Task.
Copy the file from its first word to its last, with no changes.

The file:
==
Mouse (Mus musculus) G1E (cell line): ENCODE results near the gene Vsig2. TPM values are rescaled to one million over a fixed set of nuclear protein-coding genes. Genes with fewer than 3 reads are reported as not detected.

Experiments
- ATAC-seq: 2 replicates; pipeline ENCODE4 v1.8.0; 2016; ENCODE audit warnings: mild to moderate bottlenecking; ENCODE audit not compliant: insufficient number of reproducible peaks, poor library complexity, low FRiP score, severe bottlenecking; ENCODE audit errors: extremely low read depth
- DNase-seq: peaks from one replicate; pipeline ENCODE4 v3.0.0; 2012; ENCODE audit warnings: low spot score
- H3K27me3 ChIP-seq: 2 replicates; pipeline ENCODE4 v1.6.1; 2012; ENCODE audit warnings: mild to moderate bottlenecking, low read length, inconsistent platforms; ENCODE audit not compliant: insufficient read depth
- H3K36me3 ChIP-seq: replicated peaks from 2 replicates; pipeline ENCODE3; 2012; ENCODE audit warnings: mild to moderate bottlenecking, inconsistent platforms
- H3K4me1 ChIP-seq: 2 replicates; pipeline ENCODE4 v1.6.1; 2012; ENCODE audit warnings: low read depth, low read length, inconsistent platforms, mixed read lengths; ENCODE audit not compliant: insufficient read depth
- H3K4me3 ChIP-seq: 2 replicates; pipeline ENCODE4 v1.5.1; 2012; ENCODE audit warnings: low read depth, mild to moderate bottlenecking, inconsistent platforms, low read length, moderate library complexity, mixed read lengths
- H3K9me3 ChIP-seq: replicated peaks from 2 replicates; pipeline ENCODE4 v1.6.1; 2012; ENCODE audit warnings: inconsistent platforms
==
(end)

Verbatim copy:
Mouse (Mus musculus) G1E (cell line): ENCODE results near the gene Vsig2. TPM values are rescaled to one million over a fixed set of nuclear protein-coding genes. Genes with fewer than 3 reads are reported as not detected.

Experiments
- ATAC-seq: 2 replicates; pipeline ENCODE4 v1.8.0; 2016; ENCODE audit warnings: mild to moderate bottlenecking; ENCODE audit not compliant: insufficient number of reproducible peaks, poor library complexity, low FRiP score, severe bottlenecking; ENCODE audit errors: extremely low read depth
- DNase-seq: peaks from one replicate; pipeline ENCODE4 v3.0.0; 2012; ENCODE audit warnings: low spot score
- H3K27me3 ChIP-seq: 2 replicates; pipeline ENCODE4 v1.6.1; 2012; ENCODE audit warnings: mild to moderate bottlenecking, low read length, inconsistent platforms; ENCODE audit not compliant: insufficient read depth
- H3K36me3 ChIP-seq: replicated peaks from 2 replicates; pipeline ENCODE3; 2012; ENCODE audit warnings: mild to moderate bottlenecking, inconsistent platforms
- H3K4me1 ChIP-seq: 2 replicates; pipeline ENCODE4 v1.6.1; 2012; ENCODE audit warnings: low read depth, low read length, inconsistent platforms, mixed read lengths; ENCODE audit not compliant: insufficient read depth
- H3K4me3 ChIP-seq: 2 replicates; pipeline ENCODE4 v1.5.1; 2012; ENCODE audit warnings: low read depth, mild to moderate bottlenecking, inconsistent platforms, low read length, moderate library complexity, mixed read lengths
- H3K9me3 ChIP-seq: replicated peaks from 2 replicates; pipeline ENCODE4 v1.6.1; 2012; ENCODE audit warnings: inconsistent platforms